I was recently in Washington, D.C., where I participated in a Symposium on the "Globalization of Innovation: Industry Trends and Professional Workforce Implications" sponsored by the Board on Science, Technology and Economy Policy of the National Academies. I gave a talk on "Skill Requirements for Innovation in the 21st Century", a subject that I have been thinking a lot about in recent years, but especially in the last few months.
The key question on everyone's mind is whether the nations and businesses that are leaders today will continue to be leaders tomorrow, given all the changes taking place around the world. In particular, there are serious concerns as to whether the US will continue to be an innovation leader in the 21st century.
David Morgenthaler, founding partner of Morgenthaler Ventures and a co-chair of the Symposium, reminded us to take nothing for granted. He said that he remembered that in the 1950s Americans felt that innovation and leadership were essentially their birthright. But then, from his home base in Cleveland, he watched the decline of the industrial Midwest over the next several decades. While the country in general has done quite well during these times, Morgenthaler cautioned us all to be very watchful, so the painful economic shifts that he observed around him over the last forty years do not get duplicated in the country as a whole over the next forty.
There is no doubt that the US has been a leader in innovation over the last century, reinventing itself and its economy from time to time, most recently with the rise of the Internet in the mid-1990s. Clearly, one of the qualities that have made us innovation leaders is our talent. Talent, especially technical talent, is more important than ever, given the fast-changing, complex and unpredictable world in which we live. At the recent IBM Business Leadership Forum in Rome, Tom Friedman observed, "We've really gone from the Industrial Age to the Information Age; what we're now in is what I would call the Talent Age. You see, when the world is flat, all the tools of collaboration and innovation are increasingly becoming commodities, distributed to more people than ever before. The only sustainable edge you have, therefore, as a country, company or an individual, is actually your human talent."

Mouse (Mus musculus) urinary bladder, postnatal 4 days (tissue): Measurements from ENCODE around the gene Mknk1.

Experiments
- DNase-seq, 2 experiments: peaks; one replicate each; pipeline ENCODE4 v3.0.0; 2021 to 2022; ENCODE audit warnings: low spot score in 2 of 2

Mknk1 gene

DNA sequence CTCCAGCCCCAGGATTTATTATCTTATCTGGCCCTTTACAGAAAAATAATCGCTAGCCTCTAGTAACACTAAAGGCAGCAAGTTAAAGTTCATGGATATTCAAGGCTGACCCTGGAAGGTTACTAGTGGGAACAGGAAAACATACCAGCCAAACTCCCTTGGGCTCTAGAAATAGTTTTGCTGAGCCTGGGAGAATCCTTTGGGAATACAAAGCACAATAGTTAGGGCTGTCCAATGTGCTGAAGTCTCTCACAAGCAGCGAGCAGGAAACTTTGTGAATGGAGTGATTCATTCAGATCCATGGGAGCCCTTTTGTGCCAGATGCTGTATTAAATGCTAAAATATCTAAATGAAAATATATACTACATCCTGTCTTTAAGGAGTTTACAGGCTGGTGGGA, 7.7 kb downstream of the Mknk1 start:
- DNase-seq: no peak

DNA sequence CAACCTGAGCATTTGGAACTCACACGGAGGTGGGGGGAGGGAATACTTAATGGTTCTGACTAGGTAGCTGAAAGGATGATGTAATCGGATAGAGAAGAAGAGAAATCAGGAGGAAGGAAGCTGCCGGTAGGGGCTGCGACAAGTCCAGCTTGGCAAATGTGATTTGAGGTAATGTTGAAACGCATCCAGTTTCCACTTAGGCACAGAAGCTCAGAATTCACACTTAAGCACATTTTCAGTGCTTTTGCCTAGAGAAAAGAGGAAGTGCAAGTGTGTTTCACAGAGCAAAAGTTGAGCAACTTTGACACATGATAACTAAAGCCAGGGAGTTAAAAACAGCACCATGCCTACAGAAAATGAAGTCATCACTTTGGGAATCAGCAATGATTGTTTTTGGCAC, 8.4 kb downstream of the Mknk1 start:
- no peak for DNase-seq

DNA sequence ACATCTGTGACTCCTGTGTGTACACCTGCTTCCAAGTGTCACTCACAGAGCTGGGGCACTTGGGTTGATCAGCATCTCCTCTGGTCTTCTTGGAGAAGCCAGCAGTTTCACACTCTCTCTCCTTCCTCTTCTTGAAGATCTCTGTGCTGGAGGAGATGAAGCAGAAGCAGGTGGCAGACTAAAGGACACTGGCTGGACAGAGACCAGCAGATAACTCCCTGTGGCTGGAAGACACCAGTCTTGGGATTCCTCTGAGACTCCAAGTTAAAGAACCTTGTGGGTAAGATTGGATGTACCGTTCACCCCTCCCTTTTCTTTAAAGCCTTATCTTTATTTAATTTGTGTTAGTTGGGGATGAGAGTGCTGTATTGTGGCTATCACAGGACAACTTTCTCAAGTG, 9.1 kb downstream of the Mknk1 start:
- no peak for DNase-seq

For a long time, the US has been a leader in research and higher education, but questions are being raised as to whether that leadership position will continue into the future as other countries increase their investments in R&D and graduate larger numbers of engineers and scientists. For example, a recent report from the National Academies entitled "Rising Above the Gathering Storm: Energizing and Employing America for a Brighter Economic Future" warns that "in a world where advanced knowledge is widespread and low-cost labor is readily available, U.S. advantages in the marketplace and in science and technology have begun to erode."